Remember: The BMWs that made BMW’s bones as purveyor of Ultimate Driving Machines were cars like the old 2002 series of the ’70s, the 635 CSi of the ’80s — and others like that. These were not uber-powerful cars. But they were cars that itched to be driven — really worked by the driver — who was continuously rewarded with sensory inputs few other cars could deliver.

Even if they were quicker.

The best way to go — if you are a driver — is with the standard six-speed manual transmission. The eight-speed automatic is superlative from a technical (as well as fuel-efficiency) standpoint. But to make the most of the 320i’s 180 hp — which peaks at 5,000 RPM — you’ll want to row your own. On the other hand, the little engine’s torque peak (184 ft.-lbs. at just 1,250 RPM) is ideally suited to the automatic. Small-engined (and torque-light) cars with automatics are frequently sluggish accelerating from a standstill — but not the 320i. The instant-on torque of the turbo 2.0 engine makes it just as peppy with the automatic as it is with the manual.

So — pick your weapon.

The automatic’s only negative — in my view — is the Game Boy-esque drive-by-wire toggle shifter BMW gives you with every automatic transmission it sells. It provides very little in the way of tactile feedback — which should absolutely not be the case in a driver-minded car. There’s no physical sensation you’ve just engaged Drive — or Reverse. I found myself having to confirm gear range by checking the digital indicator in the main gauge cluster. Park is also a matter of trust. You tap a button on top of the toggle — and computers and actuators do the rest.

I see no advantage to this relative to a conventional (connected, cable-actuated) shifter lever. It’s not easier to use; it doesn’t free up space on the center console (at least the Mercedes CLA’s functionally similar system — but mounted column-shifter style — does that). And it does add a somewhat worrisome (as I see it) level of complexity to what ought to be a simple interface. What happens when the electronics glitch out on you? How much will it cost to fix?

How long will it take to fix it?


Physically — dimensionally — the 320i is exactly the same as other versions/trims of the 3 Series sedan. That means it is a bigger car than the new Benz CLA — which Mercedes is using (very successfully) to undercut competitors models like the 3 sedan. But the 3 — unlike the compact-sized Benz CLA — is an almost mid-sized car.

Not quite — but close.

It is 182.5 inches long overall and has 42 inches of front seat legroom and 35.1 inches of backseat legroom. To put these stats in context, a Toyota Camry — the standard for mid-sized sedans — is 189.2 inches long overall, has 41.6 inches of front seat legroom and 38.9 inches of legroom in the second row. The Benz CLS, meanwhile, is 182.3 inches long overall, has 40.2 inches of from seat legroom — and a meager 27.1 inches of second row legroom.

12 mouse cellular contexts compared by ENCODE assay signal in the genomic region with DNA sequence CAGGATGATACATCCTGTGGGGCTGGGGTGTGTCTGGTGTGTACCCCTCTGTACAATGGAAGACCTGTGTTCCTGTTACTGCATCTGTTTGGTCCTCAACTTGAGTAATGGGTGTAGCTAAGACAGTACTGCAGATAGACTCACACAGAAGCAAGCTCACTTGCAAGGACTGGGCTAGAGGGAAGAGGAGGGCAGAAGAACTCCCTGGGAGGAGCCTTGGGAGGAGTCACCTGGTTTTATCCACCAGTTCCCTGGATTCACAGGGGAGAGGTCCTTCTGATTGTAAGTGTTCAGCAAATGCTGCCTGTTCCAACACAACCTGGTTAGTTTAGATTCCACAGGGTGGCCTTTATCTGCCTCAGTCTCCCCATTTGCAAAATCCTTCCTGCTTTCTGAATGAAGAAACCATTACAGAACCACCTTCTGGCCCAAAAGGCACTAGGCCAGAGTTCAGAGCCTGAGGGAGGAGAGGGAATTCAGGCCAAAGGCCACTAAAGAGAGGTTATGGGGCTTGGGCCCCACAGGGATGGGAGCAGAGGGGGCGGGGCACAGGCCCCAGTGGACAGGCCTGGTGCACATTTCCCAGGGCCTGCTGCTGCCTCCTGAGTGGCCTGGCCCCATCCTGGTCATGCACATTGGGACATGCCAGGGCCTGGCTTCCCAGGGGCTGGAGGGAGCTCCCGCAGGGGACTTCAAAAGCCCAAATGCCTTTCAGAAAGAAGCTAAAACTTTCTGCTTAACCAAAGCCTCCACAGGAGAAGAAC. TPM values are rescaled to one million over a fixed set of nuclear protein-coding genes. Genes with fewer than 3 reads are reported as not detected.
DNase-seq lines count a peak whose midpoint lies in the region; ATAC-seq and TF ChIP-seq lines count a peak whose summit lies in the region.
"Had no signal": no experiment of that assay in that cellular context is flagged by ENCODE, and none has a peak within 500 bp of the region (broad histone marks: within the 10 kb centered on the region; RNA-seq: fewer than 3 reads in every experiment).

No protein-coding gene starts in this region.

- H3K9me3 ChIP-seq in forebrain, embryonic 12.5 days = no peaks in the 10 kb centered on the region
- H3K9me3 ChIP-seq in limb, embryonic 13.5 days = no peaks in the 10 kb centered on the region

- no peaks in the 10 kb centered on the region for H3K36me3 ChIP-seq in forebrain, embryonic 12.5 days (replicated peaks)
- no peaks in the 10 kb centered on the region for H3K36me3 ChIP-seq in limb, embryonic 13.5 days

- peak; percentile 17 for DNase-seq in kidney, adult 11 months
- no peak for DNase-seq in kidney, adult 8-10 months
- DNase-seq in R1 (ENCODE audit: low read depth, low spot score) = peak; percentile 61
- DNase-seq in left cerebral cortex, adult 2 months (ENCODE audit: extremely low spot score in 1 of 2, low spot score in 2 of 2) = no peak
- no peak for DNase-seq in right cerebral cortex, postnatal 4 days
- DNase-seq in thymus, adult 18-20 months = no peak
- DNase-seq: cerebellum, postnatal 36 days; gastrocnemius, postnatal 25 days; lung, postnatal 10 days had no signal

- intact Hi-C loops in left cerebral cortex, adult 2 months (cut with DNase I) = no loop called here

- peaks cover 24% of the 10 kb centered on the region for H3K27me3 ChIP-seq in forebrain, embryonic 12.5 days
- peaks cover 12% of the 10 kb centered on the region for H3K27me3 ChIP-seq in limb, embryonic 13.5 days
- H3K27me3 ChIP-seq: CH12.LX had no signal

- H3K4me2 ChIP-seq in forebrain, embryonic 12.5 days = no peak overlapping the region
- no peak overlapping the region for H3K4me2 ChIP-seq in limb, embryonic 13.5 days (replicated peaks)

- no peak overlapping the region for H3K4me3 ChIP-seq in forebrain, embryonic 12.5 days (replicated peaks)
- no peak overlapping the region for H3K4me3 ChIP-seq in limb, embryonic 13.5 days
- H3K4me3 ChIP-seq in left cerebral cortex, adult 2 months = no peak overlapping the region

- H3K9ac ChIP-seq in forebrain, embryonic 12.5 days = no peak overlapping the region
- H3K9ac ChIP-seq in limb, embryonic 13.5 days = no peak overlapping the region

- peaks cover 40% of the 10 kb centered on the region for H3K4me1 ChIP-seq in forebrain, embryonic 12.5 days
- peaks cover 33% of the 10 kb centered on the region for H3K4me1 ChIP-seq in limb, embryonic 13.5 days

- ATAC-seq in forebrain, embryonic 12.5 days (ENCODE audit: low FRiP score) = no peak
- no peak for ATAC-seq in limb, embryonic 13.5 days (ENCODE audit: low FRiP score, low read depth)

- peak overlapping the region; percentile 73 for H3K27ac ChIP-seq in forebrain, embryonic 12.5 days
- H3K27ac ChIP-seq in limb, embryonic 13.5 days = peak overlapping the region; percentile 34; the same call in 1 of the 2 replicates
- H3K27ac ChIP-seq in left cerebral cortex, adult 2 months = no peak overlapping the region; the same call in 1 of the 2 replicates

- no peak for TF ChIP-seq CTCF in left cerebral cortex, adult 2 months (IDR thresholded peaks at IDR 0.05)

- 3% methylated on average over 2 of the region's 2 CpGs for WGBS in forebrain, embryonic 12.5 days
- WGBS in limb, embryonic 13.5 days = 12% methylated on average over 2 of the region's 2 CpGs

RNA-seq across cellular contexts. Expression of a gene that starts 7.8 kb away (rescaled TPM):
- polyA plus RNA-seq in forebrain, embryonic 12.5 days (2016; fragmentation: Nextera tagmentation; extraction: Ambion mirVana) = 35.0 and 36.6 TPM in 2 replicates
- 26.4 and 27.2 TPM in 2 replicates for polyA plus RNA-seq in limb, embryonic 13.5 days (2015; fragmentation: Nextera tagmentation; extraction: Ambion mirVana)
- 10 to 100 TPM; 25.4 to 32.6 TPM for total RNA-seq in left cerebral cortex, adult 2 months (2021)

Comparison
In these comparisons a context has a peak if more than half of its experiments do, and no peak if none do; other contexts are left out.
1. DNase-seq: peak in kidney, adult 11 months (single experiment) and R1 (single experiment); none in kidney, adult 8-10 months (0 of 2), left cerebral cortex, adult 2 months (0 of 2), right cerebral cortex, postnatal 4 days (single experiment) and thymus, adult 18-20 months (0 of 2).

Another interesting stat: The 320i (and other 3 sedans) actually has more front seat headroom than the Camry: 40.3 inches vs. 38.1 (though it’s the reverse in the second row, where the Camry tops out at 38.1 inches vs. 37.1 for the BMW). Still, it’s interesting that in a very real way the sportier BMW is roomier in a key category than the Mrs. Doubtfire-esque Camry.

Trunk space is tight, however — just 13 cubic feet. This is actually slightly less than the much smaller CLA gives you (13.1 cubes) and far less than a typical mid-sized sedan like the Camry gives you (15.4 cubic feet).

Of course, the Camry is a Toyota — and the 320i is a BMW.


My sole beef with this car is that it doesn’t come standard with a couple of features that really ought to be standard in a car with a base price tickling $33k. These are: heated seats and satellite radio. Ok, maybe not everyone wants heated seats — but no satellite radio? In 2014? Really?

It felt quaint, almost, trying to find an FM station to listen to. Does anyone even listen to terrestrial radio these days? But that’s neither here nor there. What is relevant is that satellite radio is almost de facto standard equipment in new cars costing Camry-Corolla dollars. It therefore ought to be standard in a car costing BMW dollars — even if it’s “only” a $32k BMW.

My test car actually stickered out closer to $40k ($39,350) with a few options — neither of which were heated seats or satellite radio. First, xDrive AWD — that boosted the base price to $34,550. Add another $1,000 for the Sport package, which includes an upgrade 18-inch wheel/tire package, sport seats, an “M” steering wheel (nicely padded and stitched) plus an anthracite headliner. Navigation tacked another $2,150 to the car’s bottom line. But still no satellite radio or seat heaters. Meanwhile, the Benz CLS250 I had the week before stickered for about $36k — and not only had top-drawer seat heaters, it also had an upgrade/premium audio rig with music storage hard drive and satellite radio.

And a 38 MPG highway rating.

BMW does toss in free routine maintenance (engine oil and filter, brake pads. windshield wiper blades) for four years or 50,000 miles — and that’s very nice. But I think BMW should give some thought to not asking extra for satellite radio — and maybe toss in the seat heaters, too.

Other than this, I can’t find much to fault — and there is much to praise. The 320i’s fuel efficiency is superlative — and it does not come at the expense of the qualities that make a BMW desirable: How it drives, how it feels — how it makes you feel.

It made me feel pretty good.


If you’re interested in a BMW — but not high gas bills (or a high sticker price — if you’re careful with the options) then you ought to check this one out.

Even if they do charge extra for the bun warmers.